Jon Cranfield

Archive for the ‘great crested newts’ Category

the record pool online reporting in the UK

In Adders, great crested newts, Observations, Wildlife on October 29, 2012 at 10:56 pm

the network of amphibian and reptile groups in the uk have been recording and reporting the presence and relative abundance of the reptiles and amphibians they see on their surveys. The technology has moved forwards the use of mobile devices and online reporting. The desk top version of the sighting card is demonstrated in the following YouTube video.

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Weather has closed in with plenty of rain!

In Garden pond, great crested newts, Observations, the garden pond blog, Wildlife on February 10, 2011 at 10:44 am

My garden pond is getting a good fill of new rainwater. I have ordered a conductivity meter – from the advice given by Jeremy Biggs at the Herpetofauna Workers’ Meeting this year. Hopefully I will get this delivered today. I can then check up on the water in my garden pond – using the right units over the TDS readings – though the meter will also take TDS readings as well.

I have been going back through my data for a survey where I found the largest number of adult newts in a single survey visit. It was 11 years ago at a flood reservoir. The number I counted was 215 adult newts. Probably one of the largest counts of great crested newts in Essex.

During this survey I collected water measurements – including conductivity and I noticed some interesting readings going back through my notes. The conductivity readings ranged from over 500 and during the survey the conductivity went down to below 200 – I suspect when fresh rainwater flooded into the reservoir.

Anglian water flood reservoir

flooded reservoir revealed plenty of newts!

 

Flooded LNR

Me standing on bridle path in 2003

great crested newts…..

In Garden pond, great crested newts, Observations, Wildlife on February 6, 2011 at 7:47 am

Checking my parents ponds last night. After dark using a torch a standard amphibian survey method. The method is going to be used in the Great Easter Newt Hunt this year. The event is being organised by the ARG UK & ARC Trust and is supported by Pond Conservation.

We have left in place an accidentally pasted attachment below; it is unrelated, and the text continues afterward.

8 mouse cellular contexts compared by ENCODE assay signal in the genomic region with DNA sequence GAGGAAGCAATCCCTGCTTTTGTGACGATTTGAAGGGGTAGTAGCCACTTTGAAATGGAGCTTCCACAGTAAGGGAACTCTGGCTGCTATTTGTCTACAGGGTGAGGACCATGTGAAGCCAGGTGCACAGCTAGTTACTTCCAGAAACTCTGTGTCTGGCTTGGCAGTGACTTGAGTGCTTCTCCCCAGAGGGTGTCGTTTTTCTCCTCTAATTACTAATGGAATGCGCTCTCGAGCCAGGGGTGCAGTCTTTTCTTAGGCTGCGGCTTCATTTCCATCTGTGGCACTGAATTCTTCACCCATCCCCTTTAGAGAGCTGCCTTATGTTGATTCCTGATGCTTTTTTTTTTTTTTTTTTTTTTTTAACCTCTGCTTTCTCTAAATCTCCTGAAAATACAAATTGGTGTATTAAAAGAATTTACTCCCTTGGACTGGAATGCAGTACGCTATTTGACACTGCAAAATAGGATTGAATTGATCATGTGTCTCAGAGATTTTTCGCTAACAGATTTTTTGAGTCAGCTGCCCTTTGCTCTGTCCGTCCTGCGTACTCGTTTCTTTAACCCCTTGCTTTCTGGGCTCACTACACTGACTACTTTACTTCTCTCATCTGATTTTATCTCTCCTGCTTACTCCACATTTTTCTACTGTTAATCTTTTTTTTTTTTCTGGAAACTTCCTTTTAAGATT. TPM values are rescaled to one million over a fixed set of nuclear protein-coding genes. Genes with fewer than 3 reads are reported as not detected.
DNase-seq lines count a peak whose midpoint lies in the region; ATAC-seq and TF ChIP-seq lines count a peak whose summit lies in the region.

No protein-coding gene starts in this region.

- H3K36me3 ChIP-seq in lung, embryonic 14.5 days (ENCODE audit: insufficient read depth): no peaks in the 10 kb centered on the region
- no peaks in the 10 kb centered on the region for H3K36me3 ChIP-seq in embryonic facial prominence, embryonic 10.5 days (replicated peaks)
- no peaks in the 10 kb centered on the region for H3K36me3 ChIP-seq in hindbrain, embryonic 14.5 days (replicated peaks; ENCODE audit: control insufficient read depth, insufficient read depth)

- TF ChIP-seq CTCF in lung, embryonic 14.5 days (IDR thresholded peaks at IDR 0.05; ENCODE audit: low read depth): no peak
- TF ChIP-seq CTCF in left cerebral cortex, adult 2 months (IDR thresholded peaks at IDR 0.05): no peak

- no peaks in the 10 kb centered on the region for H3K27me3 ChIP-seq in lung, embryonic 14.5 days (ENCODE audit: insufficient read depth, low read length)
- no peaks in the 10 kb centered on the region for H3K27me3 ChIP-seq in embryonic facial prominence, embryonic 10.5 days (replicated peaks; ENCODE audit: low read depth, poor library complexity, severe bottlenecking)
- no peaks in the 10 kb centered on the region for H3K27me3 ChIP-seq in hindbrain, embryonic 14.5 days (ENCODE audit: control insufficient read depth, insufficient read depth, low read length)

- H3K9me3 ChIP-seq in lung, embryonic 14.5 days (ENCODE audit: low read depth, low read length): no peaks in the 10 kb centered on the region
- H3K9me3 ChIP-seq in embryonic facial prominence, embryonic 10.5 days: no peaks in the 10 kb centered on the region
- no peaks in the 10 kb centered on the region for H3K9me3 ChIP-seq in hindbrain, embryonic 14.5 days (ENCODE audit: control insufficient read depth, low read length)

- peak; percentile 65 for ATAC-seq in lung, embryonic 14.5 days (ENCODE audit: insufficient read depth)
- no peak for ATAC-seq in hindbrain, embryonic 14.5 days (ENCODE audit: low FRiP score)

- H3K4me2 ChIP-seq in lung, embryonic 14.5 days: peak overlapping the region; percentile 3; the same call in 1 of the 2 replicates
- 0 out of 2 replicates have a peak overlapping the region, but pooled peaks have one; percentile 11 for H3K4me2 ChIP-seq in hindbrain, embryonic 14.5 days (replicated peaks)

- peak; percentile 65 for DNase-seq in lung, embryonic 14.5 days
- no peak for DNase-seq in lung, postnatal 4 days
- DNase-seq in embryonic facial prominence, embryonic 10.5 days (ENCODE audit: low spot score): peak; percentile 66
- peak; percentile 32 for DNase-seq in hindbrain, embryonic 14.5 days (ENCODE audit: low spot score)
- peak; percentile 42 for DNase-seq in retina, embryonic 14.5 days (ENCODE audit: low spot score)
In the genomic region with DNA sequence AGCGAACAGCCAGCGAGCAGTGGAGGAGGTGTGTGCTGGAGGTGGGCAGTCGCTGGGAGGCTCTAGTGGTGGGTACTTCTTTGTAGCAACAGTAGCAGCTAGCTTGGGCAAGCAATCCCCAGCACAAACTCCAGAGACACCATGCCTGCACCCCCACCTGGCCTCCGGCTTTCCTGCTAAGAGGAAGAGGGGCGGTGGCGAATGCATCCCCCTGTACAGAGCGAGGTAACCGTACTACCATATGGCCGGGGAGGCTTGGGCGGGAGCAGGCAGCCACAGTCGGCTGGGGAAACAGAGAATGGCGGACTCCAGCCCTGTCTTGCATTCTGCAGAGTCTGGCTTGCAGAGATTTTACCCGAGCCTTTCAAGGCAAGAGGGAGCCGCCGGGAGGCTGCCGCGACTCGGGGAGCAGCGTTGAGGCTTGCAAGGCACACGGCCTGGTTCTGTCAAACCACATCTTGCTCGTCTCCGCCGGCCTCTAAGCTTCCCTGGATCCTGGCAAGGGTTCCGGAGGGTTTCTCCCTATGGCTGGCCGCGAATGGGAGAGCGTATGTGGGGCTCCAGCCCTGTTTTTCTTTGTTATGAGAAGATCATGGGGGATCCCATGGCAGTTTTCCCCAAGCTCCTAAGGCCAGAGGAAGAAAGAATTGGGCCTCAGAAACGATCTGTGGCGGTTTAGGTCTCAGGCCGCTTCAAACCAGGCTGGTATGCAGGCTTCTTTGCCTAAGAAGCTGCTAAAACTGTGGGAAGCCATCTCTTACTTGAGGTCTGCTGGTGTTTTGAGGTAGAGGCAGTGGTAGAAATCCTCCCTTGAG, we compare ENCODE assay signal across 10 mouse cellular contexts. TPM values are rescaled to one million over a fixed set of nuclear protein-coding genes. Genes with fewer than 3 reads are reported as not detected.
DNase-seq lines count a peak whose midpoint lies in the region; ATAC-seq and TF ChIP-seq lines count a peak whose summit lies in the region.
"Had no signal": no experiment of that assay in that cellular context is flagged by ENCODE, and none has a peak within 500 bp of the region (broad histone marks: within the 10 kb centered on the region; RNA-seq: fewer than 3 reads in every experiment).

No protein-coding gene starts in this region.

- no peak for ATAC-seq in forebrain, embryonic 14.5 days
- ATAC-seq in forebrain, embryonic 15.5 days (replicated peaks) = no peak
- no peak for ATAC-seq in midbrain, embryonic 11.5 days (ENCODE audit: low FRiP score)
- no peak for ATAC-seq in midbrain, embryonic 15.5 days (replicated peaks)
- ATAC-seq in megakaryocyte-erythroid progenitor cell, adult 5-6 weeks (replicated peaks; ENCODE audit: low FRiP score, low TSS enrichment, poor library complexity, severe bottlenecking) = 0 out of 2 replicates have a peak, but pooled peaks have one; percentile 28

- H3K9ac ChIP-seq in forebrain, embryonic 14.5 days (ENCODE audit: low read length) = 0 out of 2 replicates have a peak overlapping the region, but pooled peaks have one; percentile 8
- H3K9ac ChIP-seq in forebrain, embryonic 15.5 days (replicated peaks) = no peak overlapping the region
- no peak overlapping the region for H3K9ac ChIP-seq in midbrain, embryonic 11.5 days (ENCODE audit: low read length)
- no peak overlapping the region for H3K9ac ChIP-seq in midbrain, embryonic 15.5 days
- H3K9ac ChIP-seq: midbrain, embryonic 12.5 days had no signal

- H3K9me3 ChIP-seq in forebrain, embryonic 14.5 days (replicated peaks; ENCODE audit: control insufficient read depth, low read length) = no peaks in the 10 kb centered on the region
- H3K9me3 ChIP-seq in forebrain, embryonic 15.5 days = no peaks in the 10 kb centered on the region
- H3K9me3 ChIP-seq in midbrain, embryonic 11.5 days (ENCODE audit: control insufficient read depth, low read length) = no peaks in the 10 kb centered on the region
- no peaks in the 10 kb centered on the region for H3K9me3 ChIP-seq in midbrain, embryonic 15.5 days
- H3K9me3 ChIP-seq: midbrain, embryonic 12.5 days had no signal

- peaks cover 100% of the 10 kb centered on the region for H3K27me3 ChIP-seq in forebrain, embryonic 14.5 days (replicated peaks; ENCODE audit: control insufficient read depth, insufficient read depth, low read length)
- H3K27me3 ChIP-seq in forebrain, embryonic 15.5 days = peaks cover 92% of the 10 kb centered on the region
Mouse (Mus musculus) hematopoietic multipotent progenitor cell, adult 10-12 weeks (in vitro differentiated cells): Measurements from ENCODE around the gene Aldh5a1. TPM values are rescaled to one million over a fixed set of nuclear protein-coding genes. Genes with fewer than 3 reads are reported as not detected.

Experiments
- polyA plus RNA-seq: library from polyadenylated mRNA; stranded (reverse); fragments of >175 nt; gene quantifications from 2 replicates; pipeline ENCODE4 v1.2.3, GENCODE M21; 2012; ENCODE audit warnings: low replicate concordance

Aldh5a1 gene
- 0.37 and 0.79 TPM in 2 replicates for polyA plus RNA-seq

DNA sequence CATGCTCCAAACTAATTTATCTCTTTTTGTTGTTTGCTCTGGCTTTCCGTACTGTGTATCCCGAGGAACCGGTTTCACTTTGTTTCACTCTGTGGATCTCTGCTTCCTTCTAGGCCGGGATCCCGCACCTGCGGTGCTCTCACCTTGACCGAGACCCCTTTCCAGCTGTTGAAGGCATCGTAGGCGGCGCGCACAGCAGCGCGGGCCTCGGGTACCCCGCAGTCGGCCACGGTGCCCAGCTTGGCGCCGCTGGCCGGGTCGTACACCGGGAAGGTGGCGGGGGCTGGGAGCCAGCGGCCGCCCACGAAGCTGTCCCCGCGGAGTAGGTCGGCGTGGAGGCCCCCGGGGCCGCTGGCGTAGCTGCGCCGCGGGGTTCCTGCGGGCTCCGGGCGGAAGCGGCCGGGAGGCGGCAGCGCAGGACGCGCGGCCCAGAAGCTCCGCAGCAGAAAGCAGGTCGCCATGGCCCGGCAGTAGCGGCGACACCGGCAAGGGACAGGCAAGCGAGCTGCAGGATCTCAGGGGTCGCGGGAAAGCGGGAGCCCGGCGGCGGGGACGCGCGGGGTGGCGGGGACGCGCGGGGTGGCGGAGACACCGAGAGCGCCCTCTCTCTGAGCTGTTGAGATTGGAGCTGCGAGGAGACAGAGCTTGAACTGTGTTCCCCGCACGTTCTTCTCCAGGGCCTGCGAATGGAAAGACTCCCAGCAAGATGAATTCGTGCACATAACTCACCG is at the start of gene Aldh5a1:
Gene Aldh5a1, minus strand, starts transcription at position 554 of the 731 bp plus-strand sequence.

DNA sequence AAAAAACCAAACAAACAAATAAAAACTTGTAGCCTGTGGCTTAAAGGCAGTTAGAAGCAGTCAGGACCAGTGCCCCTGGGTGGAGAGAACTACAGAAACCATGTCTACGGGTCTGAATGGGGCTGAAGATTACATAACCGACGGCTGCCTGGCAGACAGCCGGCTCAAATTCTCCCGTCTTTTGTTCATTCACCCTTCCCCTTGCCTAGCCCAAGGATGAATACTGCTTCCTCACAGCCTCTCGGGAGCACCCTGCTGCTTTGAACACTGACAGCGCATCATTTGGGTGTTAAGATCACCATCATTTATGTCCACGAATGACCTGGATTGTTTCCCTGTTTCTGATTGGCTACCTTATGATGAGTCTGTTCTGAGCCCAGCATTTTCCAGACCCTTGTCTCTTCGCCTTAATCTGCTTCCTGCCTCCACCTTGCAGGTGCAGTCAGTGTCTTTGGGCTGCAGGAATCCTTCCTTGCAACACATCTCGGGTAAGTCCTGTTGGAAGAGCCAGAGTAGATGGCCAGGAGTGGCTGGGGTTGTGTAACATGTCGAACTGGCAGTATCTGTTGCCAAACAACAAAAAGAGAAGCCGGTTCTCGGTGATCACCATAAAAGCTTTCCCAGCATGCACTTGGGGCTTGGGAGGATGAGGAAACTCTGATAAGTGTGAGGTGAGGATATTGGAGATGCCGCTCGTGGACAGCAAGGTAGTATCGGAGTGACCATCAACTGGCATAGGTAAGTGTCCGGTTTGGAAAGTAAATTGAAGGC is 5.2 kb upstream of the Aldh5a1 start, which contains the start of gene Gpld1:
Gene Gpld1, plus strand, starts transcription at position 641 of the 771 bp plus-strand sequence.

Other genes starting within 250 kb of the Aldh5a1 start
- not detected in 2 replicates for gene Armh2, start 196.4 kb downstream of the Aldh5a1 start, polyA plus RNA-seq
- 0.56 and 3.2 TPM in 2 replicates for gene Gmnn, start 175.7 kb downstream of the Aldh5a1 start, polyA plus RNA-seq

Pond Conservation run the Big Pond Dip and over the last two winters the Big Pond Thaw Survey. The Newt Hunt is intended to link in with both surveys.
Last night was very windy but mild with an air temp of around 12C. My Parents have two main ponds and two small ponds made out of two sinks.

The top pond has fish while the others do not. No newts were seen in the top pond. In the bottom pond a fair few great crested newts were spotted along with smooths and alpines.

The small sunken sink ponds produced three smooth newts.

In contrast to these ponds my own is small and shallow and has no amphibians as yet. I am hoping that frogs will be attracted eventually to the warm shallows.

My parents ponds have deterrents to frogs but not what you might assume. The main deterrent for frogs is the presence of great crested newts. There is evidence that frogs avoid pond with heavy populations of newts particularly great crested.

With the lost of small shallow ponds in the countryside due to drainage and agriculture. Frogs are making do with garden ponds.

My parents ponds are well stocked with great crested newts possibly from the local nature reservoir which has the largest number of newts recorded in the county. In April 2000 a torch count of 215 was recorded.

A mitigation site in Essex

In great crested newts, mitigation, Observations, Wildlife on December 17, 2010 at 12:32 pm

Yesterday I visited a mitigation site for great crested newts, smooth newts, slow-worms, adders, grass snakes & lizards. A group of 6 ponds have been created in compensation for the loss of 2 ponds from a site located close by – in fact southwards over the A127.

The newt receptor site is developing well and has been in place for approx 3 years or so. In 2009/2010 over 3,000 newts were relocated from the ‘donor’ site to the area which is currently fenced in. I am looking to manage the site with the surrounding habitats on behalf of a developer who has had to create this receptor site along with an artificial washland.

I took my TDS meter with me to measure the total dissolved solids within the ponds and in pools of rainwater around the site. We have 6 ponds of various sizes and age in this area (you can see one of them in the photo). The TDS readings were surprising – some were above 400ppm and the middle pond had a TDS reading of less than 20ppm!  I suspect that some of the water draining into these ponds is coming from the former drainage system as outlined in this entry on the garden pond blog

I am planning to create new pond complexes within this area amongst the receptor site ponds – a series of small, medium sized shallow to mid depth ponds over the next year or so

It will be interesting to see how these ponds develop in the future – with a 20 year management agreement I will be able to find out…..